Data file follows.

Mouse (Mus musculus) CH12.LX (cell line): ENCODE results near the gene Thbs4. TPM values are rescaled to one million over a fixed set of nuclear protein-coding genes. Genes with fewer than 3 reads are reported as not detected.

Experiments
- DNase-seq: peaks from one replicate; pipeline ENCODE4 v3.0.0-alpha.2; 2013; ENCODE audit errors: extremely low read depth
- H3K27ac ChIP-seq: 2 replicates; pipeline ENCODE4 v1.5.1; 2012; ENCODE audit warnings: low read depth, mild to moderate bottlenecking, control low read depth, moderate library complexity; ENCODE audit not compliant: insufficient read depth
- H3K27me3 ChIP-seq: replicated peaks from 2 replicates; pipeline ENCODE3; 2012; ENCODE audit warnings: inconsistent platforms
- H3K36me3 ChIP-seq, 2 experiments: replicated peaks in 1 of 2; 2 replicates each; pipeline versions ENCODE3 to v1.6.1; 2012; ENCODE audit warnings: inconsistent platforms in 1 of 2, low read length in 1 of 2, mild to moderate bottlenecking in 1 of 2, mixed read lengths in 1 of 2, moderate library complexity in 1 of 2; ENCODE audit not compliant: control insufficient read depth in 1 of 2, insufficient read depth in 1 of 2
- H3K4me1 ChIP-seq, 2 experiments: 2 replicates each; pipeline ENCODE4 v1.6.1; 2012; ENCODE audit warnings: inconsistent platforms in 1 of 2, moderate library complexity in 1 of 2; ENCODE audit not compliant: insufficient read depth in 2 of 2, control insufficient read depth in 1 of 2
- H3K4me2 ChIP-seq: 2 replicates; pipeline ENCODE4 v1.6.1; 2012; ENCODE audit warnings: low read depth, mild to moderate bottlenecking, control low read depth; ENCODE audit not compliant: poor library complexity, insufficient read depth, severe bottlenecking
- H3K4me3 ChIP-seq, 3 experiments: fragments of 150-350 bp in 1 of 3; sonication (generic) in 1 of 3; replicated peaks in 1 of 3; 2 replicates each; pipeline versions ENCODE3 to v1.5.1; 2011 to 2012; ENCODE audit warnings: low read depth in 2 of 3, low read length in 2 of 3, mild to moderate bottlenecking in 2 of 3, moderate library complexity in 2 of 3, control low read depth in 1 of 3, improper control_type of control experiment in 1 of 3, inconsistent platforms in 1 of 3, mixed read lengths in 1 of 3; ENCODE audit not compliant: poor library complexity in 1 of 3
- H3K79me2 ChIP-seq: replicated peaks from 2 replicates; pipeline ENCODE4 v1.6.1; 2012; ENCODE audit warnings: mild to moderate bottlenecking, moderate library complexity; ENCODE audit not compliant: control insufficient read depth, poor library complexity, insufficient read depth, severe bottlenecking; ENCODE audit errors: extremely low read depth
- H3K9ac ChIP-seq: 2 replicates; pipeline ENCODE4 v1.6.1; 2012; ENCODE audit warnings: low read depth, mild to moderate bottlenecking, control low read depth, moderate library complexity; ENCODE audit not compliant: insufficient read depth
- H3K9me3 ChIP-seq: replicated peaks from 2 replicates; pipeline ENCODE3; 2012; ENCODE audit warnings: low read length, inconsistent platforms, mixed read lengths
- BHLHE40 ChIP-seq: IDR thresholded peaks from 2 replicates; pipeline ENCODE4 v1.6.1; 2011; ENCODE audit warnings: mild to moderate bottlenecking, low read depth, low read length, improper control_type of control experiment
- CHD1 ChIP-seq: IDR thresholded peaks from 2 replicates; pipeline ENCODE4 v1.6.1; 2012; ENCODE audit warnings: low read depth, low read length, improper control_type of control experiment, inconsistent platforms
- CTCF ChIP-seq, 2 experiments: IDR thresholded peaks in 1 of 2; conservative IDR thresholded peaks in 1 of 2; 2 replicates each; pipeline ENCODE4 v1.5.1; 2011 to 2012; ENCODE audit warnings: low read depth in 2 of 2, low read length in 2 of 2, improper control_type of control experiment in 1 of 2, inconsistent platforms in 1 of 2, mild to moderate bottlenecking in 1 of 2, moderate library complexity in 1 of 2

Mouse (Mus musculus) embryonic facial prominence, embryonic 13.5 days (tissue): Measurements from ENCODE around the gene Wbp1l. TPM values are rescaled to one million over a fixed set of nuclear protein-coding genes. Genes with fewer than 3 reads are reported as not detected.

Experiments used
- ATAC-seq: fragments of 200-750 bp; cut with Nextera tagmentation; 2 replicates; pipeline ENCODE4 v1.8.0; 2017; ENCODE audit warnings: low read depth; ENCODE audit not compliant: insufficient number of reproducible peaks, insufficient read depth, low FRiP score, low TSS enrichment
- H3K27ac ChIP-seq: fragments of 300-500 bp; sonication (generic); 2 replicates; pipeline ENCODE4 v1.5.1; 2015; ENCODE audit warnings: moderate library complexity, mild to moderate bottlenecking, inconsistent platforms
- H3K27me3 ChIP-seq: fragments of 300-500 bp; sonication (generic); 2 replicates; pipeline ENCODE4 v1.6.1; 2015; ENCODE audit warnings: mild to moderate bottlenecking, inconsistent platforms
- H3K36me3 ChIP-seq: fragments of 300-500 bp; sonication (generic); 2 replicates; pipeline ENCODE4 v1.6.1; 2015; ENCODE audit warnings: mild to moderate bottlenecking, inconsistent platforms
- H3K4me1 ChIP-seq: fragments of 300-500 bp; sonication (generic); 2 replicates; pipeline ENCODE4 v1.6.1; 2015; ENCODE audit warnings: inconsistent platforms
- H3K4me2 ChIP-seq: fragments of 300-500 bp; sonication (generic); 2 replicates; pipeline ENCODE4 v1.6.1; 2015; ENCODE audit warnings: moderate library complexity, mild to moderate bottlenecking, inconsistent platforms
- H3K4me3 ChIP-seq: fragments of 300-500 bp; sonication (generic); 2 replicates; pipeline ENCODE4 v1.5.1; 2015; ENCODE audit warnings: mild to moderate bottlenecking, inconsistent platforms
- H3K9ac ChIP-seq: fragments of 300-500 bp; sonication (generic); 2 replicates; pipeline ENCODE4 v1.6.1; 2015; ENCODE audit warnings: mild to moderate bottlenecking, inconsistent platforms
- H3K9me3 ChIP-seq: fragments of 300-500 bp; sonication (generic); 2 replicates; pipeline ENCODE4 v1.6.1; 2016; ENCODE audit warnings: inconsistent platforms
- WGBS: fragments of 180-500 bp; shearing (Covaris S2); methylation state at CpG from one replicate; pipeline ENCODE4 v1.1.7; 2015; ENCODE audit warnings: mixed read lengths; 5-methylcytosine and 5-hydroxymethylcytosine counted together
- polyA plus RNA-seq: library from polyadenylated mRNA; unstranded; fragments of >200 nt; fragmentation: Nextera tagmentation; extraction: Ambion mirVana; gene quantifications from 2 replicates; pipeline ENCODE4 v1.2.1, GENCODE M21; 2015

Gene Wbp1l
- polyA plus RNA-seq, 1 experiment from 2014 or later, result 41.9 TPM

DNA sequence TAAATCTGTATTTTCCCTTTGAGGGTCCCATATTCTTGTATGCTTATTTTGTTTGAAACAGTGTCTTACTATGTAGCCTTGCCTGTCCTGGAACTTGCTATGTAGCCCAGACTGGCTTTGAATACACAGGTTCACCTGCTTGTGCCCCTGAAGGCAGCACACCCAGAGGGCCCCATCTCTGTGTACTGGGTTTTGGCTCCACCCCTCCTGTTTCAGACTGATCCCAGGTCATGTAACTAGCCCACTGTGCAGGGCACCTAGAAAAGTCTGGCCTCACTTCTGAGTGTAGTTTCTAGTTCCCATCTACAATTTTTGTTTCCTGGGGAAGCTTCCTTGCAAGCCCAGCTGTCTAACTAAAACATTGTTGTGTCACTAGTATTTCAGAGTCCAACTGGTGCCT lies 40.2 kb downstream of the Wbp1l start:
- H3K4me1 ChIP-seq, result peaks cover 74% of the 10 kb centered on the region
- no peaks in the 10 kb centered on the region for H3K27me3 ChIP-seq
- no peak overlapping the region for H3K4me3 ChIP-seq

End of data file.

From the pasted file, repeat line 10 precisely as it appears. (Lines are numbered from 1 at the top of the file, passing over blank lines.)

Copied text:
- H3K79me2 ChIP-seq: replicated peaks from 2 replicates; pipeline ENCODE4 v1.6.1; 2012; ENCODE audit warnings: mild to moderate bottlenecking, moderate library complexity; ENCODE audit not compliant: control insufficient read depth, poor library complexity, insufficient read depth, severe bottlenecking; ENCODE audit errors: extremely low read depth